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MANTI — While many cities in Utah canceled events and programs upon first hearing of COVID-19 social distancing, Manti is holding out and hoping for its summer programs and, most importantly, its international event in early June.
The Rat Fink Reunion was scheduled for the first weekend in June, as it has been for 17 years. "Rat Fink" was the counter-culture answer to Mickey Mouse, created by Ed "Big Daddy" Roth. If you’ve seen crazy monsters driving twisted, flame-spewing hotrods, you’ve seen his art — or at least his influence.
Roth died in 2001, but his friends, fans and followers from around the world gather to honor him and keep his art and attitude alive. They come from all over the U.S. and countries like Germany, Denmark and New Zealand. Hotels sell out county-wide, and Miller’s Drive-Thru always has a line of customers wearing Rat Fink T-shirts. The event is important to the Sanpete County economy, and to the "Finksters" who make the trip to get together with what they call "family."
When Utah implemented social distancing restrictions in March, event organizer Ilene Roth figured her June event wasn’t in danger of being canceled. She said she was way ahead in her preparations, printing flyers, posters, and 600 event T-shirts, with more generic ones ready to go. But as coronavirus numbers continued to rise, and the state extended its limits on gatherings, she got nervous.
Manti City Manager Kent Barton is choosing to wait and see as long as he can. The 4th of July celebration, city pool and youth sports leagues are all on tentative status, not canceled. Those events, along with the already-scrubbed Scandinavian Festival in nearby Ephraim, draw mostly locals and their families.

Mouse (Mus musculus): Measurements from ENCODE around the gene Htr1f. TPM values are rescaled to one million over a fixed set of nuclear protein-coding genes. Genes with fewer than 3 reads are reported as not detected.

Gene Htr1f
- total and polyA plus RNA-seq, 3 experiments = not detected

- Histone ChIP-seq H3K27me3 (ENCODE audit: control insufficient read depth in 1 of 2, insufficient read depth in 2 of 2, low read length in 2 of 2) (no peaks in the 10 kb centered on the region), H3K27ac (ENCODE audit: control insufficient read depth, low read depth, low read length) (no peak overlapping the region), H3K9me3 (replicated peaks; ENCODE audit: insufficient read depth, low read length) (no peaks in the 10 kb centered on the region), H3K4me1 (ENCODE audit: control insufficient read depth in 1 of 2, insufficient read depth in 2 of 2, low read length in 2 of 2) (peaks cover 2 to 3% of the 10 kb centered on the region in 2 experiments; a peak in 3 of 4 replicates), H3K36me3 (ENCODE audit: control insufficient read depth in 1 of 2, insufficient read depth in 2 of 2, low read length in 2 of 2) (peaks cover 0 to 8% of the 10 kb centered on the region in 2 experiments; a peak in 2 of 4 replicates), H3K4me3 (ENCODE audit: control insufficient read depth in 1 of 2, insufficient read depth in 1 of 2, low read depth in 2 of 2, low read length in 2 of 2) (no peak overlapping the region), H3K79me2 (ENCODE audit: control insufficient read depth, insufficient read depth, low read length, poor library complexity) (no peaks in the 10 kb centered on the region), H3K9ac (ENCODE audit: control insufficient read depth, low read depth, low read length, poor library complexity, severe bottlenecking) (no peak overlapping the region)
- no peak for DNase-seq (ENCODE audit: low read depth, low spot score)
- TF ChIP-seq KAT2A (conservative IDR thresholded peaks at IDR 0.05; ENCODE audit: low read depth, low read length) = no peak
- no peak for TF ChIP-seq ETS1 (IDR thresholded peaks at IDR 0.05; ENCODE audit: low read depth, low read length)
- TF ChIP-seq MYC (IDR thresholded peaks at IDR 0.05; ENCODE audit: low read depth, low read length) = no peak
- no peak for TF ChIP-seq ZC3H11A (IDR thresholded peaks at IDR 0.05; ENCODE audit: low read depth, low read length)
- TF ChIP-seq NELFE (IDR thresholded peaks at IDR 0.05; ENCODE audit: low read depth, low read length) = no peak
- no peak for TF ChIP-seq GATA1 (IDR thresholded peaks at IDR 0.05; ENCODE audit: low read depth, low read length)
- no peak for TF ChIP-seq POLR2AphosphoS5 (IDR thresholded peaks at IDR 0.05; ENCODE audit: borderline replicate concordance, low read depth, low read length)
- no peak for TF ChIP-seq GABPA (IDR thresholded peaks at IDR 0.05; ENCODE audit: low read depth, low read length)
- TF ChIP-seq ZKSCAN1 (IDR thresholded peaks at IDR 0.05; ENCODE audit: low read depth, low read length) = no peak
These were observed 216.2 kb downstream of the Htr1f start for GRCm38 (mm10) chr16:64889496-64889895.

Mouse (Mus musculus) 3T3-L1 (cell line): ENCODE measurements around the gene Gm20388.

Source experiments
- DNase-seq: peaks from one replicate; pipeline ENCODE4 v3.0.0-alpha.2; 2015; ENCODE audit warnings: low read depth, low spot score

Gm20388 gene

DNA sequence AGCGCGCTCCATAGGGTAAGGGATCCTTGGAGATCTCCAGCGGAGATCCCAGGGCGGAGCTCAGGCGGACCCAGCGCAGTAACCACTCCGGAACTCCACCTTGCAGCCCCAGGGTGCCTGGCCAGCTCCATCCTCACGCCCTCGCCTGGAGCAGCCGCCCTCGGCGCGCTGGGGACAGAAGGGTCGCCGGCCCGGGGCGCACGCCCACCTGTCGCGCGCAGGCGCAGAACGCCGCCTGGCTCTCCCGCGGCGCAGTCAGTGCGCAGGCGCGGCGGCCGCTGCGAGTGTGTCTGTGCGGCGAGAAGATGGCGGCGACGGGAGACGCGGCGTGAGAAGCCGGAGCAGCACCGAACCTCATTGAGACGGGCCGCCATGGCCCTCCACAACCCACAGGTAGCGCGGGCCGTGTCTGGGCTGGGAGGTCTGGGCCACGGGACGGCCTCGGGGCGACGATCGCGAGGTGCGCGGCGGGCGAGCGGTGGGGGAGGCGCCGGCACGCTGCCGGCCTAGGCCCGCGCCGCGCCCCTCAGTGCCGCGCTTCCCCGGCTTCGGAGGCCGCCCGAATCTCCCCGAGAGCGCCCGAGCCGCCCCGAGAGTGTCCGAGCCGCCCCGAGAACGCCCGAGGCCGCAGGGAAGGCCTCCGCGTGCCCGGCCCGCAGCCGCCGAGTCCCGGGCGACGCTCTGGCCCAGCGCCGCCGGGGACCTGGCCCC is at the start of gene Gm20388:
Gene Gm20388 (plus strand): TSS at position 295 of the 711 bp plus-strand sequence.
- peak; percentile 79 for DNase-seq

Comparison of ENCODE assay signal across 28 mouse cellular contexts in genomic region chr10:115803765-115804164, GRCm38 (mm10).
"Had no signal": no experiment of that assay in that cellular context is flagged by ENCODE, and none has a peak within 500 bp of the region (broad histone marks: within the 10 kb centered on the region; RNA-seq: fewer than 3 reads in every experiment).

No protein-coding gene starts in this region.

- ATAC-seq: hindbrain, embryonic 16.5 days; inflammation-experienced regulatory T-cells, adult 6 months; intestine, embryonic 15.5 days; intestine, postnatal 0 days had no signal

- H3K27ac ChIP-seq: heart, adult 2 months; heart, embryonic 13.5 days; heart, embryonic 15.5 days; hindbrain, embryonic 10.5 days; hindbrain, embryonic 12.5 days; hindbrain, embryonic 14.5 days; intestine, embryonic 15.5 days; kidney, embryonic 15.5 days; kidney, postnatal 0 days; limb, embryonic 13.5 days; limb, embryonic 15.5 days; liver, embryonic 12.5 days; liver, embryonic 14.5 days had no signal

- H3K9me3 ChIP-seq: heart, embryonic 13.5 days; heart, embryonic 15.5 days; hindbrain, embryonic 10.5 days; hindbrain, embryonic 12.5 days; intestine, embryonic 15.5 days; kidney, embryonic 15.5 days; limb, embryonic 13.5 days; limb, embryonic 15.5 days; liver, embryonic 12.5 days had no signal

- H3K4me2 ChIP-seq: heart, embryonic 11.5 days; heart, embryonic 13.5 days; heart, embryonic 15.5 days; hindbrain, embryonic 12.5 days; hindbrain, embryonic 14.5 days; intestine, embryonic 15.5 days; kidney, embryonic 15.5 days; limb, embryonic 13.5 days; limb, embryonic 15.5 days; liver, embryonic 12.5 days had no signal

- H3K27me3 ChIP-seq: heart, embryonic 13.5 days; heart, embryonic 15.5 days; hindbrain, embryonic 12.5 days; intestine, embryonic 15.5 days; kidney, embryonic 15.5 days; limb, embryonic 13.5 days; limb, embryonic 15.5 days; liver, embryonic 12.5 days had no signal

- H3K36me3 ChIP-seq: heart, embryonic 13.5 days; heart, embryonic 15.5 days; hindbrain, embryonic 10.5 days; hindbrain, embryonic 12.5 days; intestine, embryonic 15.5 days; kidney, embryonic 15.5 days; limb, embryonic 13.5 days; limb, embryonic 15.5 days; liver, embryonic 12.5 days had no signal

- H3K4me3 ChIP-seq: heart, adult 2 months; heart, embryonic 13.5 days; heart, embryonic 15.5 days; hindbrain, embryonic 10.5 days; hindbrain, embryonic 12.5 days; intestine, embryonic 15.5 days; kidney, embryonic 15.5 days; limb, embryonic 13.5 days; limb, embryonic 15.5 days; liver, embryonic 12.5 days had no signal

Barton said Manti residents love the Rat Fink Reunion and the visitors who come from all over the world. But now that worldly influx could work against it: There are no diagnosed cases of COVID-19 in Sanpete County, and Rat Fink Reunion co-organizer Cody Braithwaite would like to keep it that way.
Barton calls it a complicated issue: He’d love to see the reunion happen but is concerned for the safety of his citizens and community. He’s monitoring the COVID-19 numbers and directives from the state.
Braithwaite, who is also Ed Roth's son, is nervous about the 600 shirts printed; but if the event happens as scheduled, there’s still a lot more preparation to go. He said his biggest concern is that the country might have a soft opening of stores and restaurants but not allow big events.
Braithwaite makes his living traveling the country selling his dad's T-shirts and designs. If they move the Reunion back a few weeks, it would interfere with his family’s touring schedule. He’s torn between wanting to see the Reunion happen as scheduled and the risk of outsiders bringing the virus into his home city and county.
It’s complicated for Roth’s widow, Ilene: She helped plan one of the bigger reunions, with more artists coming on board, improvements to the Rat Fink Museum, and the curator of the National Corvette Museum as one of the guest speakers. She has money and time invested in the event; but for her, it’s more about seeing her Rat Fink family.
Finksters from thousands of miles away send messages asking her to hold out. But even if conditions improve and they make the drive, they might not be able to get food and hotel rooms along the way. She talks to Barton almost daily for updates on restrictions. And hopes.